Words Caroline Reese

What exactly do you do?
Salvage masters get called in by a ship’s insurance company and generally have to either re-float a ship and save its cargo, or remove a wreck that’s causing an obstruction. One recent job in Iceland, for example, was a container ship that had run aground and spilled some of its cargo on the beach. It was lying at too severe an angle for normal cranes, but we came up with the idea of cutting a wedge out of the cranes’ pedestals, so they could lift the containers. It was difficult to judge, but we didn’t drop one. Then we blew the engine to bits and cut the ship down to sand level.

Cool. So what special skills does a salvage master need?
Most salvage work is based on understanding the laws of physics. I’m a qualified ship’s captain. I know how ships work and how they float. You need to know how much water to pump out, and which direction the tugs need to pull in. You do the calculations, come up with a plan and direct operations. You have a team of salvage engineers, welders and divers to deal with, and they are not run-of-the-mill guys. They don’t mind working 16 hours a day and getting up to their chests in a tank of oil.

How hands-on are you?
I draw the line at rappelling down the side of a ship or diving, but I like doing the rubber-boat work, especially in rough seas, I’ll drive a crane and I don’t have problems fire-fighting on the deck of a burning tanker.

Seriously?
I was in the Gulf for three years of the Iran-Iraq war and did about 30. The Iraqis were firing Exocet missiles to disable Iranian tankers and the Iranians were retaliating by attacking vessels taking supplies to assist Iraq. It’s a dangerous, frightening situation. The soles of your boots melt and you never know if the cargo’s going to explode.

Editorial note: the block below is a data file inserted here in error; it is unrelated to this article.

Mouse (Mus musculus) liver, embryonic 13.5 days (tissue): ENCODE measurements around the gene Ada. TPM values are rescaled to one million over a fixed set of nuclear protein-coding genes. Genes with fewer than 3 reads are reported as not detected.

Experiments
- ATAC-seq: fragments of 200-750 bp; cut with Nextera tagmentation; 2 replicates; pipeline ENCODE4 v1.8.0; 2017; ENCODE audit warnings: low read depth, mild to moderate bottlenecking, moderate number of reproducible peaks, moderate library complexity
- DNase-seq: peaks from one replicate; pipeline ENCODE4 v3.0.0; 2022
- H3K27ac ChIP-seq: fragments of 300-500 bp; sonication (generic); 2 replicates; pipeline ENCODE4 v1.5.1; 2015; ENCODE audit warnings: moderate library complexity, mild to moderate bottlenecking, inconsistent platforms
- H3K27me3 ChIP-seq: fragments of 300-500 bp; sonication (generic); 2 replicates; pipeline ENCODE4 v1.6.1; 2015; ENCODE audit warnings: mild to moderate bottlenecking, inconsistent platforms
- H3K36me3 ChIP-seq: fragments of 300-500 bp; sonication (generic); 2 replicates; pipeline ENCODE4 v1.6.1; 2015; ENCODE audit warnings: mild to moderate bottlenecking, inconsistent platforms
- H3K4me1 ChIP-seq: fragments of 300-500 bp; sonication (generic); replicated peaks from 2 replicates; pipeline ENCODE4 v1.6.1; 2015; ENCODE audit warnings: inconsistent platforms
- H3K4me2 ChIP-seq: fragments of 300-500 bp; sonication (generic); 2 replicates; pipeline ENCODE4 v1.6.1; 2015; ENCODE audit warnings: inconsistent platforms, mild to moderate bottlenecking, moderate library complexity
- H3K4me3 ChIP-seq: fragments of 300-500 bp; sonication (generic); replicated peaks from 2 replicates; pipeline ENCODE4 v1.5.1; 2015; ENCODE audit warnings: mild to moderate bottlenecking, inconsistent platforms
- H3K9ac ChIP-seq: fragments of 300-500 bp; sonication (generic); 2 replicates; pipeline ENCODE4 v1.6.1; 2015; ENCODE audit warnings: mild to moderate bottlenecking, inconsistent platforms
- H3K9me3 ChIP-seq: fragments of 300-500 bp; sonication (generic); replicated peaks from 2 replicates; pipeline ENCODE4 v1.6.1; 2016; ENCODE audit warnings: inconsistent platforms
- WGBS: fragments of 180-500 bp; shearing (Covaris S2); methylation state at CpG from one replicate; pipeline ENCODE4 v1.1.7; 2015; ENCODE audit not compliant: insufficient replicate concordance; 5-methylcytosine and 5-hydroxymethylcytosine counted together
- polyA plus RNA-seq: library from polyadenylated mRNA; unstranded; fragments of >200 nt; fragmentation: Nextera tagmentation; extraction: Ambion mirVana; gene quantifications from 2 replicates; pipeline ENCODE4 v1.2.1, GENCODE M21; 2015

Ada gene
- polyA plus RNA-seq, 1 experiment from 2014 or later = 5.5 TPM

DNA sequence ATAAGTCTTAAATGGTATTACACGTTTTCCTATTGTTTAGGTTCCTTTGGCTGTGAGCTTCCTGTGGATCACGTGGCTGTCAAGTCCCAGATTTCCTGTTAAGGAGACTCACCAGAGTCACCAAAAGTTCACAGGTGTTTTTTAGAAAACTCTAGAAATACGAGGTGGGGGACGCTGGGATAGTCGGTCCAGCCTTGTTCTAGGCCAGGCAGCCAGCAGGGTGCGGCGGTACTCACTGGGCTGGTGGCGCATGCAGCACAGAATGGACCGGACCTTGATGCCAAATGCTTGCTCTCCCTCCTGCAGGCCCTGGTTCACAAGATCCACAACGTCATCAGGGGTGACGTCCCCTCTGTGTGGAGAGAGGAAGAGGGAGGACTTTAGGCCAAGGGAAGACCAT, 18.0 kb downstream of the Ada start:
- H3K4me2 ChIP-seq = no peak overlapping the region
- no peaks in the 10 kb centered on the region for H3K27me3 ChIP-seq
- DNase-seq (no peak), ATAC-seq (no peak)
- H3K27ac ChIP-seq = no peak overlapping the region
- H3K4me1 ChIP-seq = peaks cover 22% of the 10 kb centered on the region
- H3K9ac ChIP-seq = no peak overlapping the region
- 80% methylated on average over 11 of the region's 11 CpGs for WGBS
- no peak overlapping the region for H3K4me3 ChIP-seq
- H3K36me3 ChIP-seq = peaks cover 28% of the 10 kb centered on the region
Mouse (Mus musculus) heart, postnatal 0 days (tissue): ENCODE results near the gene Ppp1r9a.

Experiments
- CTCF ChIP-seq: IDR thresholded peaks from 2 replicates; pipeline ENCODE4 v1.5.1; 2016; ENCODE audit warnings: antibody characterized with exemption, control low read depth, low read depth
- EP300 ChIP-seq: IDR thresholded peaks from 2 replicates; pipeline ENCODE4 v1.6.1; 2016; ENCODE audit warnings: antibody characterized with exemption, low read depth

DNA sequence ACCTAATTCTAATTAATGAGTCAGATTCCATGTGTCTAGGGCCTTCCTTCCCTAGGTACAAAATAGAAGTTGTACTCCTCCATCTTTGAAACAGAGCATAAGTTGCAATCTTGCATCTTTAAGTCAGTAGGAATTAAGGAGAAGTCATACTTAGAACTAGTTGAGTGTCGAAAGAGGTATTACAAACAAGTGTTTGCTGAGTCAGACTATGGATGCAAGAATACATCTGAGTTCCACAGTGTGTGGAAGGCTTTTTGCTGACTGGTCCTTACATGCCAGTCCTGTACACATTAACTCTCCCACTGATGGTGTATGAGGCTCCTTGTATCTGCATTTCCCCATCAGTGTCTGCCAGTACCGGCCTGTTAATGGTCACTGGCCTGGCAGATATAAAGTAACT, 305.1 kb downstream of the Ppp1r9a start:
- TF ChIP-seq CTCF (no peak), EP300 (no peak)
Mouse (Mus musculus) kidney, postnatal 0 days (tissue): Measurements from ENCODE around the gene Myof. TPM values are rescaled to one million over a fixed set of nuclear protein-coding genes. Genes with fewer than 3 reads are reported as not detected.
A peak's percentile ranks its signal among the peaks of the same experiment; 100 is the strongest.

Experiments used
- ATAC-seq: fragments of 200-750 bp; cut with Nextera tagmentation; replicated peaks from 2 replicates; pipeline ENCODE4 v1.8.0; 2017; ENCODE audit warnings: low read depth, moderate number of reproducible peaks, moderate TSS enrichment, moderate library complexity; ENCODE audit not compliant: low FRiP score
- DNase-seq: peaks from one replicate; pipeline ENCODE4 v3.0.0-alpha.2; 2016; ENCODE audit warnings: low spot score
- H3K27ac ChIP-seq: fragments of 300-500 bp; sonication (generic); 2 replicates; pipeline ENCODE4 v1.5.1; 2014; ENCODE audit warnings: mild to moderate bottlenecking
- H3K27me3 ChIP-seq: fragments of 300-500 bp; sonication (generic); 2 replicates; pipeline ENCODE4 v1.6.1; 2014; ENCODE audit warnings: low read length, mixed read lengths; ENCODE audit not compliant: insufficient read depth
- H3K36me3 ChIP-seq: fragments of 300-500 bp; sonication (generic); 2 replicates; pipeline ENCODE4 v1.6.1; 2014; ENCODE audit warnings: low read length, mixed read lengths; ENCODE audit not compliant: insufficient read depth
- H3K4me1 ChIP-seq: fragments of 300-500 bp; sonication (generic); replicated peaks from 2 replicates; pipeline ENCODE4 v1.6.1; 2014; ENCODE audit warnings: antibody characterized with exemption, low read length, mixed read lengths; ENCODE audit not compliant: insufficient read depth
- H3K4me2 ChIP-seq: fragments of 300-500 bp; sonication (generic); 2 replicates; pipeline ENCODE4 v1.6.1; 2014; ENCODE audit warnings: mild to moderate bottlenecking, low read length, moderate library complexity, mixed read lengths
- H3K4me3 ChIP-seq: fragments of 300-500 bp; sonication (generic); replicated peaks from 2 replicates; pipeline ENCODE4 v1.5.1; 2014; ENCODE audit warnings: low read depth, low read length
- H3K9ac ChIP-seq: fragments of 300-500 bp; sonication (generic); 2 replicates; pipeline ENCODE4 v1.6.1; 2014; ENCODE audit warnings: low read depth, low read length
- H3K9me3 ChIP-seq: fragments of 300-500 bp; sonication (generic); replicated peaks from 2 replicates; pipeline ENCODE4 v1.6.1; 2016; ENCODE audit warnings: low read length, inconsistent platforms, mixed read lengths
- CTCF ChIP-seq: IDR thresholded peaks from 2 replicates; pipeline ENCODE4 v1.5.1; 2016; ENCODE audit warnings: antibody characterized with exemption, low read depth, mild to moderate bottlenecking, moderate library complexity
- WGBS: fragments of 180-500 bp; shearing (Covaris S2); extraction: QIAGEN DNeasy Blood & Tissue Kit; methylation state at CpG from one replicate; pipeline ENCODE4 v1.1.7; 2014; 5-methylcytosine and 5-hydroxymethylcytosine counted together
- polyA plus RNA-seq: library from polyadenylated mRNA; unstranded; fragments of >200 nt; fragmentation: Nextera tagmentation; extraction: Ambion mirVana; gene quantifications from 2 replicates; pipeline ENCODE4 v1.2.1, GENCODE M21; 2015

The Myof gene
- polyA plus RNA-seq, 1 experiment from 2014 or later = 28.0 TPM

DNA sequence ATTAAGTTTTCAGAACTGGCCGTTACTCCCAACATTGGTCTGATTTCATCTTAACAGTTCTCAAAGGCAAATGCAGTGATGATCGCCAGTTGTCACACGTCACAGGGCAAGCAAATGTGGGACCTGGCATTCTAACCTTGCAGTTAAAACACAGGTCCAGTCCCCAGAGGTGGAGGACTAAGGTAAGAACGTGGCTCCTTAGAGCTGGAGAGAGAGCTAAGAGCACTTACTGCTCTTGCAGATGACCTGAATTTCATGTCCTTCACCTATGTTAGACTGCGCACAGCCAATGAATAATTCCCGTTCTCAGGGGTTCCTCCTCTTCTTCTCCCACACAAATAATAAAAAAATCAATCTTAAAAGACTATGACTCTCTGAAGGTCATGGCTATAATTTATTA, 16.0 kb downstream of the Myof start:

Which fire was the most memorable?
The biggest fire was on a ship carrying naphtha [a kind of tar], which is quite flammable. It had been hit by rocket-propelled grenades and flames were blowing out one of the vents 100ft in the air like a Bunsen burner. The heat was so intense it was burning off the paint in the wheelhouse 60ft away. We were hot and wet and the salt in our eyes was affecting our vision. It took 24 hours to put the fire out. We just took catnaps for 20 minutes at a time.

When was your life most at risk?
When we were shot at by the Iranians. A gunboat chased us and fired. It was a heart-stopping moment but, luckily, the grenades passed over the deck and exploded to the side.

How many ships do you salvage each year?
With my last company, Titan, I’d be involved in four or five major operations a year. That’s out of perhaps 50 or so incidents worldwide.

Do you still get a buzz from the job?
It’s always exciting when the phone call comes – once my wife nipped to the shops and by the time she was back, I was on my way to Singapore – but the biggest rush arrives when you’re climbing onboard while the ship’s crew are doing their best to get off. At that point you know that you can do something that other people can’t.

What’s the most common cause of ships going belly up?
Human error and bad weather. One container ship ran into a 200ft cliff because the guy fell asleep. The cliff even had a lighthouse on top.